A community dialogue recently held by CEHURD unearthed some ugly truths about how making information readily available to the community could have averted most of the aggravating issues caused by the quarrying in the community.
Trouble arguably stemmed from the failure of NEMA or the local government to empower the monitoring committee or the local communities with information that they needed to know about the quarrying or the conditions that had been set for the quarrying to be carried out. There was no basis for the communities to assess compliance or to hold the quarrier accountable to.
The human rights language is highly unfamiliar territory for the average Ugandan and while communities typically involve themselves in processes in their areas the connection between information, health and the environment needs to be well articulated to the communities for them to be able to take interest in such quarrying from a perspective of their own welfare. Lack of such an articulation makes the quarrying just another ‘government activity in the middle of the community’ that the community has no place interfering with.
Most of the community members don’t feel entitled to access any information pertaining to the quarrying and even when they have a desire to learn about some of the aspects of the quarrying like how it benefits the community, the overriding belief is that information about the quarrying is none of their business because they are not entitled to know anything.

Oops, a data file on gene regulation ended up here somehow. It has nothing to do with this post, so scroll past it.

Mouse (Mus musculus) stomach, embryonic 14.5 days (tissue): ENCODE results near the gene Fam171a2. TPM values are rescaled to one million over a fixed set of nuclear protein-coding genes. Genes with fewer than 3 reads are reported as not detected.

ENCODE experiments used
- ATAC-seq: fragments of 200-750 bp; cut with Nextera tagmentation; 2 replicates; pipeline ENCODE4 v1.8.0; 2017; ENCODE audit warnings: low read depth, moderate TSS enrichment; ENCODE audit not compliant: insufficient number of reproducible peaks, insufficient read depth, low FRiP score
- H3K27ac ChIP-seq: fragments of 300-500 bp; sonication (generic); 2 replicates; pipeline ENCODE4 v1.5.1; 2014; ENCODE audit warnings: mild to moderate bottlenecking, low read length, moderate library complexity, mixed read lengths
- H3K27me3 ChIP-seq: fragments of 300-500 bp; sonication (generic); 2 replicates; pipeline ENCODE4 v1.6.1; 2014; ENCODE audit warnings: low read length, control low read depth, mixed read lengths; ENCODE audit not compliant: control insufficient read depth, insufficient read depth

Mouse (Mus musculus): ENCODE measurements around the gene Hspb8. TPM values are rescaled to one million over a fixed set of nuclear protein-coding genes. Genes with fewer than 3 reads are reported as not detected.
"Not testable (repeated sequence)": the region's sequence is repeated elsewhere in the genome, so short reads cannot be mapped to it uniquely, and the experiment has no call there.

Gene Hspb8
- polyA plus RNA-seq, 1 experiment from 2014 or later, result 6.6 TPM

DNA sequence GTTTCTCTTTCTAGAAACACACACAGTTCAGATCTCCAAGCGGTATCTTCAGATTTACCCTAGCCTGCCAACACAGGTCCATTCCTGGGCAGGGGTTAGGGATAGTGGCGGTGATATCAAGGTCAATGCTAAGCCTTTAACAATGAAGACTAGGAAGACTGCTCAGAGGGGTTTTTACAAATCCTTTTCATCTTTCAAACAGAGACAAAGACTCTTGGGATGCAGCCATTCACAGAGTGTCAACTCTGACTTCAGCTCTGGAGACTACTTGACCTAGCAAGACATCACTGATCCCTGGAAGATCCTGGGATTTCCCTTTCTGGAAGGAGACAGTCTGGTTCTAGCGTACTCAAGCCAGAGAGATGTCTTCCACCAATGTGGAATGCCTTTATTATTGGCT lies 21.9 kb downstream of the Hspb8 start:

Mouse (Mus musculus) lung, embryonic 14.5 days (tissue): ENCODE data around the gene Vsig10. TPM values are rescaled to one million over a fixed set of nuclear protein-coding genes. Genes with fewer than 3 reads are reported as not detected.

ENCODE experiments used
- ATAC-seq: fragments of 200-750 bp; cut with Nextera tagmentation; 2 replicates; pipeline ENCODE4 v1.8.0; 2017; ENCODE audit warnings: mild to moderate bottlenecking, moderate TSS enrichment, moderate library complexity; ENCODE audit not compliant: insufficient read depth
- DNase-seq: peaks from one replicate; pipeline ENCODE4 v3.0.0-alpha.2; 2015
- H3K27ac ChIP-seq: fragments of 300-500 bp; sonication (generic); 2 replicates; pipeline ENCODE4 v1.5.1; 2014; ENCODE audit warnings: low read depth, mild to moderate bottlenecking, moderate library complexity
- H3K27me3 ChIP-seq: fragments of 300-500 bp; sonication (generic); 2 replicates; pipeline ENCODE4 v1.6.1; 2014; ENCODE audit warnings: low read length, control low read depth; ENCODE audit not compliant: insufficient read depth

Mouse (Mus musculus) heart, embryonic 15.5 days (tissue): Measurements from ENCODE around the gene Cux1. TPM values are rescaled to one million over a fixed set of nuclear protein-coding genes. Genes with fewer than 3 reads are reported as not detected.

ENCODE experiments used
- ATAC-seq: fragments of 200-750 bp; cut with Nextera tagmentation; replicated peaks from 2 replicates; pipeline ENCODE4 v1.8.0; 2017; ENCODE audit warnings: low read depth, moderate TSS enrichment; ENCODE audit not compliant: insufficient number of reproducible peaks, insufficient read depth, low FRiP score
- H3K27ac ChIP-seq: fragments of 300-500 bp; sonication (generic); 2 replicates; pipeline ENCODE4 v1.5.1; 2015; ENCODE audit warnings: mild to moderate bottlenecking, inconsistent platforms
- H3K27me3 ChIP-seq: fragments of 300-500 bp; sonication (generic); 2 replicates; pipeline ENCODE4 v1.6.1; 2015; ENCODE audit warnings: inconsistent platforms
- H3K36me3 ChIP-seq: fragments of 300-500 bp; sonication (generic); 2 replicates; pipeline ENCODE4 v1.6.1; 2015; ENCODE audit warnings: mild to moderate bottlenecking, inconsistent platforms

This opinion is reinforced by several obstacles to accessing information about the quarrying including language barrier with the quarrier whose employees only speak Chinese, lack of mechanisms through which to access such information may be realised and lack of knowledge of where to access the information they need.
The right to access information not only extends to granting access to public information but also extends to making such information readily available as and when it may be needed. Yet an assessment of the community perceptions on the information pertaining to the stone quarrying brings one to a conclusion that such information has neither been made available nor made accessible for the community which in itself should be conceded is not very information seeking.
Where an activity has potentially adverse effects on a community, it should be the obligation of the state to avail information about that activity to the people who could be adversely affected by that activity and hence need that information to protect themselves.
Limiting access to information as demonstrated in this case limits the ability of the community to monitor the quarrying activities that directly affect them and as such hold the quarriers accountable for their actions. In most instances this can have terribly adverse effects given the demonstrated inability of the government agencies to comprehensively monitor the activities of the quarrier. Information, as they say, is power and more effort needs to be deployed towards making information available and accessible because it not only fulfills human rights obligations but also places power over livelihoods in the hands of the people whose lives could be affected.
Click HERE for photos of the community consultation.